Thursday, February 13, 2014

4:30 a.m. A visitor.

Lying on my son's bedroom floor, 4:30 this morning. Foam pads and bedspread under me. My star quilt, a gift from those I served on the Cheyenne River Reservation in 2001, bunched up over my core. My cast and my ankle have agreed on a cease-fire for a bit. Jay has rolled over, and backed into me , in a reverse-burrow maneuver. A toddler spoon fully nestled in the bowl of a serving spoon. He fits, at this moment, in this configuration, perfectly from my thighs to just below my chin. I bend to kiss him, carelessly bristling my whiskers on the top of his head. He shakes his head in silent revolt, then grabs my hand and pulls it around him, tucking it below his belly. A sigh, and he resumes his steady, slightly congested breaths. My mind wanders, and in this peace, this ultimate innocent intimacy, the words begin to flow. My muse is in the room, and verse flows like sweet water, musically, freely. Sadly the words would be gone with the morning light. These verses were but a temporary gift, to soften the floor, to relax the arm stretched over his torso, to keep the cast and ankle at peace, for a few more hours. They completed their work, and moved on.

Jay has been waking up nearly every night, usually around 4 am. This is not just "my child gets up too early". He goes back to sleep, and sleeps well until we get up around 6:30. We have pushed back his bedtime, we've done all the usual stuff. It's NOT just him waking up for the day. What tells me so, more than anything, is that this began the week of my surgery. I think that while he has adapted on the outside, playing and eating normally, and has accepted my limitations on the surface, somewhere inside it still bugs him. In the past, he would awaken at night and go back to sleep. Now, it's my belief that he wants to see me, to know that I'm alright. There are no sure answers, but when he sees me, and I hold him, he readily goes back to sleep, but only on the floor, with me beside him.

I'm okay with that. I'm not looking for arm-chair psychologists, I've had too many fights over Ferber-izing, and other book/ internet geniuses that tell us what research says works for everyone. I deal with my son the way I always have. I look at him. I communicate with him. I help him to meet his own needs whenever possible, and provide for those he can't take care of himself. If he needs to feel dad's touch, to see that I'm okay, it's okay. This is a 24-7-365 job.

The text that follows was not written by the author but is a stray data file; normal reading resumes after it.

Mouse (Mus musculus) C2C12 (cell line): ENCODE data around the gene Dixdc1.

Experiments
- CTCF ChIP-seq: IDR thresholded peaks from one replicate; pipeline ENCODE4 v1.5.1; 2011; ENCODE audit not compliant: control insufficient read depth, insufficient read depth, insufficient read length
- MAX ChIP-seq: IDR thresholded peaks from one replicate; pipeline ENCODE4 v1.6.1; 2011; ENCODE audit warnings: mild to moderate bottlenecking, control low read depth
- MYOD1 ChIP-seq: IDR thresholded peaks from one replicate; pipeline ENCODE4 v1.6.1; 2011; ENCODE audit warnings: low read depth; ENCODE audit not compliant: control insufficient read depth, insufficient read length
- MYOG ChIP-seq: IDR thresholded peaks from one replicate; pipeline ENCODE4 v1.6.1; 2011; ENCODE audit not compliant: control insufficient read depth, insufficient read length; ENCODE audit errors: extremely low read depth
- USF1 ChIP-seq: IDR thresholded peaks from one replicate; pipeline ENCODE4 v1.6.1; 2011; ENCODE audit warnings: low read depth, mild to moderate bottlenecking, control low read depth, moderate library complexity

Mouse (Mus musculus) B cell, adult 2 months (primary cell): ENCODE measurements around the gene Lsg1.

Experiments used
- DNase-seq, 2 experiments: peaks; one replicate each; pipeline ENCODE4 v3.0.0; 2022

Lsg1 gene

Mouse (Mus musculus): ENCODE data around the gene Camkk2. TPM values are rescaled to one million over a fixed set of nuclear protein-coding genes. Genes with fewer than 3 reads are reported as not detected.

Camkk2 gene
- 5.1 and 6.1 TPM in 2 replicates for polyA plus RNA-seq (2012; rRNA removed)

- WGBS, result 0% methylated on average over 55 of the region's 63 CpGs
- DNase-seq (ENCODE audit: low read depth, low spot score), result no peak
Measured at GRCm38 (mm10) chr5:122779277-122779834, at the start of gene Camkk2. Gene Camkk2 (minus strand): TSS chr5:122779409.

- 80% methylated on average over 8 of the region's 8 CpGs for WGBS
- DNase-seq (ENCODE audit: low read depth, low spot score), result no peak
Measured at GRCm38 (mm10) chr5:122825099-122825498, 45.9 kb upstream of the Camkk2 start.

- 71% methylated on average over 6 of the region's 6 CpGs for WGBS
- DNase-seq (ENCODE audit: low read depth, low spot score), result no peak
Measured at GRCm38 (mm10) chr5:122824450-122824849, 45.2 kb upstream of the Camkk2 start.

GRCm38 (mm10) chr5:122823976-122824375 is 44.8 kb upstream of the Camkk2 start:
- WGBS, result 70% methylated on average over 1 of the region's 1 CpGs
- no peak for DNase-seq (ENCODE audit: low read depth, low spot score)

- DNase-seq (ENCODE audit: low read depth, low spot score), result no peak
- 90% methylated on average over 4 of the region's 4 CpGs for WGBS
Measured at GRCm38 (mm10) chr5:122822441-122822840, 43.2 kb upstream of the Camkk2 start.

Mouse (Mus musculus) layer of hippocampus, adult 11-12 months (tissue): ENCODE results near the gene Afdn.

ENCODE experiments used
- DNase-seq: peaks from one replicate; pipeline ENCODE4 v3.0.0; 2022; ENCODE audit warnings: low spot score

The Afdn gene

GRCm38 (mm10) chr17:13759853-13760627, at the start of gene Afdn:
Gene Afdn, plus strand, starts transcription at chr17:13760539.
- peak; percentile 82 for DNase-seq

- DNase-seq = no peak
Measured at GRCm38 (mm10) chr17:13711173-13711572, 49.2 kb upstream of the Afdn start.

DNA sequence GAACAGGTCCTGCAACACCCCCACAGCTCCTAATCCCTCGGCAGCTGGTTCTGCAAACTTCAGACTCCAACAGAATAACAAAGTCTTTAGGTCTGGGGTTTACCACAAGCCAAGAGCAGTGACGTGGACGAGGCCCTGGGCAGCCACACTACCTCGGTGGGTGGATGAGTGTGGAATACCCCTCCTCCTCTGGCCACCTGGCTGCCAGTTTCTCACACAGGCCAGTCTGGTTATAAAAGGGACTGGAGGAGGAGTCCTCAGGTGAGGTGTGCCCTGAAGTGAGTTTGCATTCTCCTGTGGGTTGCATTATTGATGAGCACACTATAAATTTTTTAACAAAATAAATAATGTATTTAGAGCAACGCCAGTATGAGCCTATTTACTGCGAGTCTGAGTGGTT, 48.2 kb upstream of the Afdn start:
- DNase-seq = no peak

I find ways to meet my own needs, to take care of myself. Outward Bound staffers always reminded each other, at every departure into the backcountry; "Take care of yourself out there." At 54 years of age, on crutches in the coldest and snowiest winter in many many years, I have no other choice. Burnout is not an option, nor is it imminent. 

If Jay wakes again tonight, and he likely will, I will give him a chance to doze back off. We have another snow day coming tomorrow, and I will need a full night's rest to keep up with him. I'll be in bed early tonight. If he persists, as I expect he will, Laura will nudge me (I tend to sleep with my deaf right ear up) and say, "You're being paged." This morning she offered to go to him, but she works long hours, and will be driving in unfriendly highway conditions later today. I want her to sleep. I'll get up, and Jay and I will snuggle each other back to sleep. My muse, with her soft verses, may drop by to see if she is needed. 

1 comment:

  1. Well done...I also remember those early morning times, thinking of some the best lines ever to be written, only th have them forgotten as day dawns. But the loss is small, compared to the great gift of your child's trust and love.